Manchester City, 2022–
"Julián Álvarez is a player coaches love for his quality, generosity and mischief on the pitch," Marcelo Gallardo said of a new attacking talent emerging at River Plate in 2018. Within a matter of months, Gallardo was bringing an 18-year-old Álvarez a start in the Copa Libertadores final against bitter rivals Boca Juniors.
Since then, Álvarez has grown and grown at River under the guidance of Gallardo, a coach with a reputation for nurturing young talent. His form eventually caught the attention of some of Europe’s top clubs, and Manchester City ended up winning the race for his signature. A transfer worth a reported £21 million was completed in January 2022, though Álvarez returned to River on loan for the rest of the campaign.
“Julian is a player we have followed for a long time,” said City sporting director Txiki Begiristain. “He is capable of playing in many positions in attack and I firmly believe he is one of the best young strikers in South America."
Álvarez is a versatile player and, as Begiristain said, can play in several different positions. He can play as a centre-forward or a right-winger in a three-man attack, but can also play up front in a two, and he enjoys having a strike partner. He has shown in his career so far that he can play alongside players with very different footballing profiles. Álvarez is able to play either as a number 9 or as a second striker, and is happy to drop between the lines to create for others.
He works hard to create space for teammates in central areas. With his extremely intelligent movement, he is constantly on the lookout for space to offer a vertical passing option to his midfield teammates. He moves on the blind side of the opposition’s central midfielders and looks to receive before combining with others close by (below). Midfielders can then make a run beyond him into the space he has created in behind the opposition. Once he receives the ball, he does not overcomplicate things, and will often play the simple pass with his back to goal, before then spinning out to get into a position where he can threaten goal.
Álvarez is clinical in the penalty area. His off-the-ball movement is exceptional, and he possesses an excellent understanding of how to attack the space behind an opposing back line. He uses his body to gain an advantage when he bursts away from an opponent, and he uses every yard available to him, moving to a position just on the edge of being offside.
With brilliant timing to his movements, he will run through the inside channel to either appear at the near or far post to receive the ball. He also slows down effectively after a quick sprint to ready himself to shoot when close to goal (below).
He is also both excellent in one-on-one situations and a genuine team player. He knows that the collective is stronger than any individual, and that means he makes good decisions in the final third. As a result, he adds plenty of assists to his impressive goal tally. He also has good physical attributes, and is able to sustain high intensity to his play for long periods.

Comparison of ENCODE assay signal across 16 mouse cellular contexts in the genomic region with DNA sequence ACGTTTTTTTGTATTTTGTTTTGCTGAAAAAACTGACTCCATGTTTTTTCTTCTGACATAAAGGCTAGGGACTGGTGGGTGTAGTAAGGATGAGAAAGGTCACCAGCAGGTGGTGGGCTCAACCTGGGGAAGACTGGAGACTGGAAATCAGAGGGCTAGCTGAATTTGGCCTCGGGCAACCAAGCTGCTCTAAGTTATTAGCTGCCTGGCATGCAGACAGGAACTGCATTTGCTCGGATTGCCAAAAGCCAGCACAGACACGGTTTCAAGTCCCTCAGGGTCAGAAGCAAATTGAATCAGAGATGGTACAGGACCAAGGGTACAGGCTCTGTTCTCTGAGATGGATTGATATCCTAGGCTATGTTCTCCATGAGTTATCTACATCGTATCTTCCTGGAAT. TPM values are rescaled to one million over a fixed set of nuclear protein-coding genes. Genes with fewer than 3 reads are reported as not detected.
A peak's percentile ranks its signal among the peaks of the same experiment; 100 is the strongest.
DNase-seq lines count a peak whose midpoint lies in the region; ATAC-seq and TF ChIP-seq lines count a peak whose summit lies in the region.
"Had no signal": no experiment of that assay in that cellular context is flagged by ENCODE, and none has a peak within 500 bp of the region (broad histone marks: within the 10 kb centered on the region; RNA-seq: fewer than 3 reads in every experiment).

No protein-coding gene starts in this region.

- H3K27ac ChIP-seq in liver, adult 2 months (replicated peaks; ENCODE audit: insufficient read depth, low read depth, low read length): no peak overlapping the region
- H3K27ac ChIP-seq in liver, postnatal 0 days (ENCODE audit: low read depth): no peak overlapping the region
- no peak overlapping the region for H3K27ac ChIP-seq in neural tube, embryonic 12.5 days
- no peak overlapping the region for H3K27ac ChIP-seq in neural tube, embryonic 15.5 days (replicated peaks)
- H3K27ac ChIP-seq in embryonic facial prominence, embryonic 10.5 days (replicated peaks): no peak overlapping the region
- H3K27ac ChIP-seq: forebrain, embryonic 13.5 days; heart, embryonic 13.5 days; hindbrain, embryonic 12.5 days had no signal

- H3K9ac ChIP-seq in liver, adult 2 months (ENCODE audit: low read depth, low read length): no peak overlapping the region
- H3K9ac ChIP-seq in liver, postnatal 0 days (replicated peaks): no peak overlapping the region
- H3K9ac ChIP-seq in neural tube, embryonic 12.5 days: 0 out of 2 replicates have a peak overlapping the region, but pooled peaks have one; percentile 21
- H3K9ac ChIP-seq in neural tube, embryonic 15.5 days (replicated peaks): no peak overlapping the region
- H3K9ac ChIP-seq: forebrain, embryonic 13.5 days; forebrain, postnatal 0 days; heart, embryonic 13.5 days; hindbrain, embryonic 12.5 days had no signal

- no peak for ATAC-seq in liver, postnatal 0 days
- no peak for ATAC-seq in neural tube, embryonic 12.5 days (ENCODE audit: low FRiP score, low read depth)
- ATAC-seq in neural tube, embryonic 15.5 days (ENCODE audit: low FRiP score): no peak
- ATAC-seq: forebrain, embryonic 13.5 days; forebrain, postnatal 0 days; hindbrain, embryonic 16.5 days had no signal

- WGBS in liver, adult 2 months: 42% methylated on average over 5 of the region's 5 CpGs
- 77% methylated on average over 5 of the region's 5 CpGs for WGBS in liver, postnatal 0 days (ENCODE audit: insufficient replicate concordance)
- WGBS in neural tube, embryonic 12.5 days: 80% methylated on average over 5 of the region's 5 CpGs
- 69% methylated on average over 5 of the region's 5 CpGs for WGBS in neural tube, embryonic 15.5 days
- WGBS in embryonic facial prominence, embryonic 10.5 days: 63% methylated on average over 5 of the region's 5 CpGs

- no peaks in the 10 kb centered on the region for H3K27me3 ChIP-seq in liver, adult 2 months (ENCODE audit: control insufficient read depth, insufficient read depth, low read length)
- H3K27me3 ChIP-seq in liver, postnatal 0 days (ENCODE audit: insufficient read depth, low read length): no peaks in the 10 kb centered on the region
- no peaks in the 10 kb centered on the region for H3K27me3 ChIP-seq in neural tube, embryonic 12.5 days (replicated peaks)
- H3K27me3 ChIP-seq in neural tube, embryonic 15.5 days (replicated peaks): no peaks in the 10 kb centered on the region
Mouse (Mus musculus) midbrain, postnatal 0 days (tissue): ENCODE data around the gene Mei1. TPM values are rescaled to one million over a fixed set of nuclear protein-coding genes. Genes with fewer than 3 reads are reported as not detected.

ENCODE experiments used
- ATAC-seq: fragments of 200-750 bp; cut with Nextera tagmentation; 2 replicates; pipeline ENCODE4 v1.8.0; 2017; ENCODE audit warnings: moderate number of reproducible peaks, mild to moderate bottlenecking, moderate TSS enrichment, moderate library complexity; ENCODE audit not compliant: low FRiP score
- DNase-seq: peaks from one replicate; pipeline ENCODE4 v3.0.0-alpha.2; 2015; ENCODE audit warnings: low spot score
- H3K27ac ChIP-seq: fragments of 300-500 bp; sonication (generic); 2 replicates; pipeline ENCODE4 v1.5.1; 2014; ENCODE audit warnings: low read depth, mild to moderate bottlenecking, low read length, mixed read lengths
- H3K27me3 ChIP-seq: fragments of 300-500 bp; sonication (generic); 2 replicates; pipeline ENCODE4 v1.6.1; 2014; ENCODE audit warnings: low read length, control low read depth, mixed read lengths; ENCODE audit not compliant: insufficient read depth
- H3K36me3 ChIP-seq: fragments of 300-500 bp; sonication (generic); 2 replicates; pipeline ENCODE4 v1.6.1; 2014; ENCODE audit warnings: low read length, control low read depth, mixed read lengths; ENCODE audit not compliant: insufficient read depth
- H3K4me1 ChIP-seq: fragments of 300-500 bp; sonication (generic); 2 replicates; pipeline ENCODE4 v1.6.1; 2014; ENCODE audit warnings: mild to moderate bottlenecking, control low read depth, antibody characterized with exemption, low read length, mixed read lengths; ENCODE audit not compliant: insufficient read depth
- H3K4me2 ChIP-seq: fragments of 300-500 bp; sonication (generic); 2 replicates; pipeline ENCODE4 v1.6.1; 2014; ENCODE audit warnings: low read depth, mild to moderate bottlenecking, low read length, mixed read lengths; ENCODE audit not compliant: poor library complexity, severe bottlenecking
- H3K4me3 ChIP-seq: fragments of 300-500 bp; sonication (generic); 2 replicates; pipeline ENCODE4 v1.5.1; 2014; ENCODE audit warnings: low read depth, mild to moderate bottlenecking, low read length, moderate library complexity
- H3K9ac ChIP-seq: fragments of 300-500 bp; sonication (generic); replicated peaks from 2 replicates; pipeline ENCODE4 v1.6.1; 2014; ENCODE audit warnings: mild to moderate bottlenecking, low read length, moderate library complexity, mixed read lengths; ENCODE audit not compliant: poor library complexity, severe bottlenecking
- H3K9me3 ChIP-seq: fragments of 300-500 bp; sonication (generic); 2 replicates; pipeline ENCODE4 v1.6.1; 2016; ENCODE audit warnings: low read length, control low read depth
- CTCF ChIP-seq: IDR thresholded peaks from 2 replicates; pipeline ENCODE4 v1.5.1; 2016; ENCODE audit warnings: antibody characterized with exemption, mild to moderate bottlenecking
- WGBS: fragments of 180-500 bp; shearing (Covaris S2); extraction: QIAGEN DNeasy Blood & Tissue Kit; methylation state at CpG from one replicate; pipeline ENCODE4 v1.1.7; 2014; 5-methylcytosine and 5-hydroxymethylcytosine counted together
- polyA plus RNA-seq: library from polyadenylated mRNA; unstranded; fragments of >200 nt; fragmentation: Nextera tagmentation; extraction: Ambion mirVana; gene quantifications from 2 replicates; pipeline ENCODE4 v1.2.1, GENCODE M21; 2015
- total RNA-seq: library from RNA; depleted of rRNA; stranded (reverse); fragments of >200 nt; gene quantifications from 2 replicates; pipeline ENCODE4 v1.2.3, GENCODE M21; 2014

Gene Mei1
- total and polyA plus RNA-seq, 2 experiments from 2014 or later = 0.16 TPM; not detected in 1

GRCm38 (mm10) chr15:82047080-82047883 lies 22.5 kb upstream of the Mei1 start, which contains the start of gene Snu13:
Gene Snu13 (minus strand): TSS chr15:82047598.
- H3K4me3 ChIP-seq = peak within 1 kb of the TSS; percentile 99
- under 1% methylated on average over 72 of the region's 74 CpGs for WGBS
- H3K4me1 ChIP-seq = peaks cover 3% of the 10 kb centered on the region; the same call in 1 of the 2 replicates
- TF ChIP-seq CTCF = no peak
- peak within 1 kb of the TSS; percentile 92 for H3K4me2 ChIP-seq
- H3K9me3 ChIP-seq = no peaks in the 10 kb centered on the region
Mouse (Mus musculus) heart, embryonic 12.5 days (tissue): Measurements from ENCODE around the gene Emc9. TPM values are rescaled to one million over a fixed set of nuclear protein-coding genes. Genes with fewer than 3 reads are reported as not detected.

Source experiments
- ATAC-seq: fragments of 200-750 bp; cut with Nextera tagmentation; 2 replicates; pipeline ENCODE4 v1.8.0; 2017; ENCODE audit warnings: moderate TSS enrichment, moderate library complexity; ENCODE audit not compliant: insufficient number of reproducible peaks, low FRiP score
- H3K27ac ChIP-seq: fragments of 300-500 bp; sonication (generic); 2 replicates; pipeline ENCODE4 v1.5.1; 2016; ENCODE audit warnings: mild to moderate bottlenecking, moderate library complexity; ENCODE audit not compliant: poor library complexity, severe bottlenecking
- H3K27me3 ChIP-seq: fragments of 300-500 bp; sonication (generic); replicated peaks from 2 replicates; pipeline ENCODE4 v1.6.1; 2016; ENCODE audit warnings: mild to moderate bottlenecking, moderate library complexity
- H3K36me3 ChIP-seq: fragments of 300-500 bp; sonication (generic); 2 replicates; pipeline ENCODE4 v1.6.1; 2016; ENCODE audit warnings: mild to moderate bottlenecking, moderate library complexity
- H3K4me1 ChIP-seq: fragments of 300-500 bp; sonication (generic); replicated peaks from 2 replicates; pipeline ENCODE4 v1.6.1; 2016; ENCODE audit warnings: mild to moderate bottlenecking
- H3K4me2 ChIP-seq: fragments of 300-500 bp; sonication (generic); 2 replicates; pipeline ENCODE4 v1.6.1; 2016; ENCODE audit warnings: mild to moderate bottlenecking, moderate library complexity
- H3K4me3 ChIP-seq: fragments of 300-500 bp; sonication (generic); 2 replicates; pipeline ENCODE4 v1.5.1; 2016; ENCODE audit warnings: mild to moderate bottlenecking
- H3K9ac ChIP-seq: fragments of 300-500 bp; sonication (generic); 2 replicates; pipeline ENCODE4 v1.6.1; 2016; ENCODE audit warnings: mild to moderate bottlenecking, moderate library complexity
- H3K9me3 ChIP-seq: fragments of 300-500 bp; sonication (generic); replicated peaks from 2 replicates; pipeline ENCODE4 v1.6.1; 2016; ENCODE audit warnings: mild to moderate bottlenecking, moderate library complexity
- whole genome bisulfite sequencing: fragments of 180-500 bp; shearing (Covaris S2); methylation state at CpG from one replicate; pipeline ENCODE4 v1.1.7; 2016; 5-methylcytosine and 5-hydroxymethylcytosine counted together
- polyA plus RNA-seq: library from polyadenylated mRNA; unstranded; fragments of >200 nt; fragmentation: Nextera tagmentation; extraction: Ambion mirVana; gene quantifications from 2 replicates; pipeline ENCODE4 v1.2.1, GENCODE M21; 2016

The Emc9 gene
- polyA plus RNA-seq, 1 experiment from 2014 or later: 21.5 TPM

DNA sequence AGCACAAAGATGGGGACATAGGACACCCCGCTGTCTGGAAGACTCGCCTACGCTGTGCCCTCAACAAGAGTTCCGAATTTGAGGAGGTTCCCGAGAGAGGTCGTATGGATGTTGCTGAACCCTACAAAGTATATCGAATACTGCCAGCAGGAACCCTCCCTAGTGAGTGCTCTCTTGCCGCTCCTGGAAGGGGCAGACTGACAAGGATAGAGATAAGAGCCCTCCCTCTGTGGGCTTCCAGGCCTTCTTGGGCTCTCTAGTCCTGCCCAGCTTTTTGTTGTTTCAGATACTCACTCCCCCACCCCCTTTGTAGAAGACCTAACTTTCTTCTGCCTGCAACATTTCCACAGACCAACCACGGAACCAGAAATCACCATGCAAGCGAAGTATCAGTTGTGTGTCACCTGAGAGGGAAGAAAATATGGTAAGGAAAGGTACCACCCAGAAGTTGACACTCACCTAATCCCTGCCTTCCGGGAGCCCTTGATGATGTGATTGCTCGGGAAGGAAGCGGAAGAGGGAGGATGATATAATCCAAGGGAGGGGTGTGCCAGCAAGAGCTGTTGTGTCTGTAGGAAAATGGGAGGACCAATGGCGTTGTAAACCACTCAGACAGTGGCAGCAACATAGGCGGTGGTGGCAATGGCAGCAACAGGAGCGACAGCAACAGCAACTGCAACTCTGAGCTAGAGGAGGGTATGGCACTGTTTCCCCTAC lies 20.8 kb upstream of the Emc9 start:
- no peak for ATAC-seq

Álvarez always likes to get on the ball – or at the very least affect play by showing for it. For that reason, he sometimes struggles to hold his position out wide when he plays on the wing and his job is to pin the opposition’s full-back and help create space inside the pitch. This is usually an issue when he comes up against a low-block, and so he will need to improve in this regard at Manchester City.
City come up against low-block sides regularly, and if Álvarez is to play on the wing, he will have to get used to periods on the periphery of a game. Pep Guardiola likes his wingers to stretch the pitch and Álvarez will have to change his game to fit in.
River’s attacking width is permanently provided by the full-backs, so Álvarez is accustomed to taking up central positions, even when he starts on the right wing. This allows him to remain close to goal and in a position to get into goal-scoring positions regularly.
When he has played as a number 10, his skillset complements his teammate Braian Romero. When one of them drops into midfield and draws a defender out of position, the other takes advantage of the space in behind. They co-ordinate their movement so that they stay on the same line for as long as possible (above), before darting in opposite directions.
When River press high up the pitch – something Gallardo's team do very well – Álvarez shows aggression and intensity in leading the line. He looks to guide an opposing centre-back towards the flank (above), with the aim of then locking the ball near the touchline. The players in the second line of the press then engage opponents in individual duels to try and win the ball back.
If the opposition beat River's initial press, Álvarez will – regardless of whether he is playing as a winger or a centre-forward – make a quick recovery run to ensure the team remain in a compact shape. He will then press the opposition’s midfielders from behind to force them into crowded areas (below).
Álvarez has many of the characteristics of a Guardiola-type attacker, and the fact he is used to high-intensity pressing will mean he has an even better chance of succeeding at Manchester City. He has a bright future and learning from Guardiola, with so many exceptional players around him, will give the Argentine youngster a fantastic chance of making a name for himself in the Premier League.
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Author: Ali Tweedale